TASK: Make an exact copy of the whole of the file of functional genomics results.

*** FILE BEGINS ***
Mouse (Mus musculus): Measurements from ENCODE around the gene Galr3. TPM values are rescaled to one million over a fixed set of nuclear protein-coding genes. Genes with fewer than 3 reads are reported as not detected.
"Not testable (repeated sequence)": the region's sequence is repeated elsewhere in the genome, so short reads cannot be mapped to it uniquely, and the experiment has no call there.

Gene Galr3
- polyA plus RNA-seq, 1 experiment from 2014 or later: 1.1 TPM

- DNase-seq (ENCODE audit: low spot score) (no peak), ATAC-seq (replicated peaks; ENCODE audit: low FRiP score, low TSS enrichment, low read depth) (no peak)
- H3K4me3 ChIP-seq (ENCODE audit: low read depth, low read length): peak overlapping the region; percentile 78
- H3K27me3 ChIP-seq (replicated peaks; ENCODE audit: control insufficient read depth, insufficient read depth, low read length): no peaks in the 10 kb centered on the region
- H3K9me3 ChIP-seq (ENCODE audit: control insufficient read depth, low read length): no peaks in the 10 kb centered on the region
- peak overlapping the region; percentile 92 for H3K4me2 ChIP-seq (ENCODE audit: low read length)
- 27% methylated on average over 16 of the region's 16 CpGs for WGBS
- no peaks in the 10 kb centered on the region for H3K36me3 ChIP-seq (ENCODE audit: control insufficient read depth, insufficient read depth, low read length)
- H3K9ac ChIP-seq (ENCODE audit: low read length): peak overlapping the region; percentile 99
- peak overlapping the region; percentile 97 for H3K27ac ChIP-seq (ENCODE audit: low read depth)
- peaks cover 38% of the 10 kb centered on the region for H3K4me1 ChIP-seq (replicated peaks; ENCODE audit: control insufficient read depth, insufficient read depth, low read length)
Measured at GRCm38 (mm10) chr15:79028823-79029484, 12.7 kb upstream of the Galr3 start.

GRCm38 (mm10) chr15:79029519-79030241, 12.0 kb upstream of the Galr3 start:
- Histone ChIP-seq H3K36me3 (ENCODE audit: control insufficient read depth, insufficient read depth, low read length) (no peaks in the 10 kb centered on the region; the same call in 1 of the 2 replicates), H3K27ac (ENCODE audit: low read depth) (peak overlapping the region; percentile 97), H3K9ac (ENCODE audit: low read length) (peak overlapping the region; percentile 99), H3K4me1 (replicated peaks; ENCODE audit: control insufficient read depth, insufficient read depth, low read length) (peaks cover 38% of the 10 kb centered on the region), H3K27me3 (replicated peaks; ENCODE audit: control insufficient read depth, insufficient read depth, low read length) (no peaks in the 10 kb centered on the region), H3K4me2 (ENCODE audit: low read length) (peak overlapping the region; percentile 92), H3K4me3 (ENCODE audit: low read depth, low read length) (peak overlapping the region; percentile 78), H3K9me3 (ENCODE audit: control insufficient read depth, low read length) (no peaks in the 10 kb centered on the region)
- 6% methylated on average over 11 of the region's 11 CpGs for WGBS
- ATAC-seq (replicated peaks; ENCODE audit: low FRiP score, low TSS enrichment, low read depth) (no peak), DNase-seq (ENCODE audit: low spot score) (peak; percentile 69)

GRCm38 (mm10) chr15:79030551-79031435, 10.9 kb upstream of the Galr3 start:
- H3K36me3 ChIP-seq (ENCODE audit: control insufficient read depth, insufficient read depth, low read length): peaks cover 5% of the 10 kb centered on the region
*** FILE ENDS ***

Mouse (Mus musculus): Measurements from ENCODE around the gene Galr3. TPM values are rescaled to one million over a fixed set of nuclear protein-coding genes. Genes with fewer than 3 reads are reported as not detected.
"Not testable (repeated sequence)": the region's sequence is repeated elsewhere in the genome, so short reads cannot be mapped to it uniquely, and the experiment has no call there.

Gene Galr3
- polyA plus RNA-seq, 1 experiment from 2014 or later: 1.1 TPM

- DNase-seq (ENCODE audit: low spot score) (no peak), ATAC-seq (replicated peaks; ENCODE audit: low FRiP score, low TSS enrichment, low read depth) (no peak)
- H3K4me3 ChIP-seq (ENCODE audit: low read depth, low read length): peak overlapping the region; percentile 78
- H3K27me3 ChIP-seq (replicated peaks; ENCODE audit: control insufficient read depth, insufficient read depth, low read length): no peaks in the 10 kb centered on the region
- H3K9me3 ChIP-seq (ENCODE audit: control insufficient read depth, low read length): no peaks in the 10 kb centered on the region
- peak overlapping the region; percentile 92 for H3K4me2 ChIP-seq (ENCODE audit: low read length)
- 27% methylated on average over 16 of the region's 16 CpGs for WGBS
- no peaks in the 10 kb centered on the region for H3K36me3 ChIP-seq (ENCODE audit: control insufficient read depth, insufficient read depth, low read length)
- H3K9ac ChIP-seq (ENCODE audit: low read length): peak overlapping the region; percentile 99
- peak overlapping the region; percentile 97 for H3K27ac ChIP-seq (ENCODE audit: low read depth)
- peaks cover 38% of the 10 kb centered on the region for H3K4me1 ChIP-seq (replicated peaks; ENCODE audit: control insufficient read depth, insufficient read depth, low read length)
Measured at GRCm38 (mm10) chr15:79028823-79029484, 12.7 kb upstream of the Galr3 start.

GRCm38 (mm10) chr15:79029519-79030241, 12.0 kb upstream of the Galr3 start:
- Histone ChIP-seq H3K36me3 (ENCODE audit: control insufficient read depth, insufficient read depth, low read length) (no peaks in the 10 kb centered on the region; the same call in 1 of the 2 replicates), H3K27ac (ENCODE audit: low read depth) (peak overlapping the region; percentile 97), H3K9ac (ENCODE audit: low read length) (peak overlapping the region; percentile 99), H3K4me1 (replicated peaks; ENCODE audit: control insufficient read depth, insufficient read depth, low read length) (peaks cover 38% of the 10 kb centered on the region), H3K27me3 (replicated peaks; ENCODE audit: control insufficient read depth, insufficient read depth, low read length) (no peaks in the 10 kb centered on the region), H3K4me2 (ENCODE audit: low read length) (peak overlapping the region; percentile 92), H3K4me3 (ENCODE audit: low read depth, low read length) (peak overlapping the region; percentile 78), H3K9me3 (ENCODE audit: control insufficient read depth, low read length) (no peaks in the 10 kb centered on the region)
- 6% methylated on average over 11 of the region's 11 CpGs for WGBS
- ATAC-seq (replicated peaks; ENCODE audit: low FRiP score, low TSS enrichment, low read depth) (no peak), DNase-seq (ENCODE audit: low spot score) (peak; percentile 69)

GRCm38 (mm10) chr15:79030551-79031435, 10.9 kb upstream of the Galr3 start:
- H3K36me3 ChIP-seq (ENCODE audit: control insufficient read depth, insufficient read depth, low read length): peaks cover 5% of the 10 kb centered on the region